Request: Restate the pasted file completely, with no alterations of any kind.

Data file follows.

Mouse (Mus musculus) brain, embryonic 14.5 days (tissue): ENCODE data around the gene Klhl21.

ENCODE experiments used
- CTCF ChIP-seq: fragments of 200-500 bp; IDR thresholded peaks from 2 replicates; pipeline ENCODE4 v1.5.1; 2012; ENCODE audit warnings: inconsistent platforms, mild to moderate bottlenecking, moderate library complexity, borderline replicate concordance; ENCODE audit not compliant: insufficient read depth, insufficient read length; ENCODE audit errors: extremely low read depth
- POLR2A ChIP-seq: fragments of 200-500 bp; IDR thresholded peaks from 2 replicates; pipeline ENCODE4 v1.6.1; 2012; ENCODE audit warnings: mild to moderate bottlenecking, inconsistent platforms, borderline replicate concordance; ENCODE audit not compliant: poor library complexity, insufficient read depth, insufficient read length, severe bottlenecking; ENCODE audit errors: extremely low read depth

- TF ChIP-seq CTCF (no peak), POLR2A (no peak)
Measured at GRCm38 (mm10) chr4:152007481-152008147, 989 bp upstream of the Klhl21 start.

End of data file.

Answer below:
Mouse (Mus musculus) brain, embryonic 14.5 days (tissue): ENCODE data around the gene Klhl21.

ENCODE experiments used
- CTCF ChIP-seq: fragments of 200-500 bp; IDR thresholded peaks from 2 replicates; pipeline ENCODE4 v1.5.1; 2012; ENCODE audit warnings: inconsistent platforms, mild to moderate bottlenecking, moderate library complexity, borderline replicate concordance; ENCODE audit not compliant: insufficient read depth, insufficient read length; ENCODE audit errors: extremely low read depth
- POLR2A ChIP-seq: fragments of 200-500 bp; IDR thresholded peaks from 2 replicates; pipeline ENCODE4 v1.6.1; 2012; ENCODE audit warnings: mild to moderate bottlenecking, inconsistent platforms, borderline replicate concordance; ENCODE audit not compliant: poor library complexity, insufficient read depth, insufficient read length, severe bottlenecking; ENCODE audit errors: extremely low read depth

- TF ChIP-seq CTCF (no peak), POLR2A (no peak)
Measured at GRCm38 (mm10) chr4:152007481-152008147, 989 bp upstream of the Klhl21 start.